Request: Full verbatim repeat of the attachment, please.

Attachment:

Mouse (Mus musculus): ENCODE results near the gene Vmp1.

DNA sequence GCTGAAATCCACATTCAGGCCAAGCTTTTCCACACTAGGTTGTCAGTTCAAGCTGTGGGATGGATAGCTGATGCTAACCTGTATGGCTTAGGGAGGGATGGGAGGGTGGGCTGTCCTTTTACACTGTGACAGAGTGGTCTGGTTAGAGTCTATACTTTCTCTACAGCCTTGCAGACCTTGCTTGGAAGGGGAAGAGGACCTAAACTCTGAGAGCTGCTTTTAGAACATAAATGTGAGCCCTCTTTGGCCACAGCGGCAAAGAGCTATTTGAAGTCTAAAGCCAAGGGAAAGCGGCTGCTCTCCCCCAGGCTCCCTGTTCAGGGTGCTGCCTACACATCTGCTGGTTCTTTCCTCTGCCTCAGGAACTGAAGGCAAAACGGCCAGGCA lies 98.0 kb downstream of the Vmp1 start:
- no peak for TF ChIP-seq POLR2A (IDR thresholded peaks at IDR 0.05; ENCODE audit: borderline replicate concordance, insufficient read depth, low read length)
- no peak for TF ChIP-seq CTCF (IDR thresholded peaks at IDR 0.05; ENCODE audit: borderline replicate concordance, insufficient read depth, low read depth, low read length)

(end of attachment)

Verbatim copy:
Mouse (Mus musculus): ENCODE results near the gene Vmp1.

DNA sequence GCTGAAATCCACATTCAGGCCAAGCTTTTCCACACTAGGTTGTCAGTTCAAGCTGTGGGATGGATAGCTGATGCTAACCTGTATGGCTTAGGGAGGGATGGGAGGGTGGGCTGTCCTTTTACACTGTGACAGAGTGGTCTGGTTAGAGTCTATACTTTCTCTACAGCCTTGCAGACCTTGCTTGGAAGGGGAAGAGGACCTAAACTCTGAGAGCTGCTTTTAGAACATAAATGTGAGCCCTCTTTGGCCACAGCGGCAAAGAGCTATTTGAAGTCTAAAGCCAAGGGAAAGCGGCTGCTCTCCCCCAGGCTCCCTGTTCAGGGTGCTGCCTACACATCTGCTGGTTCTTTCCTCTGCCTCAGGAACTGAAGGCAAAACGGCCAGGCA lies 98.0 kb downstream of the Vmp1 start:
- no peak for TF ChIP-seq POLR2A (IDR thresholded peaks at IDR 0.05; ENCODE audit: borderline replicate concordance, insufficient read depth, low read length)
- no peak for TF ChIP-seq CTCF (IDR thresholded peaks at IDR 0.05; ENCODE audit: borderline replicate concordance, insufficient read depth, low read depth, low read length)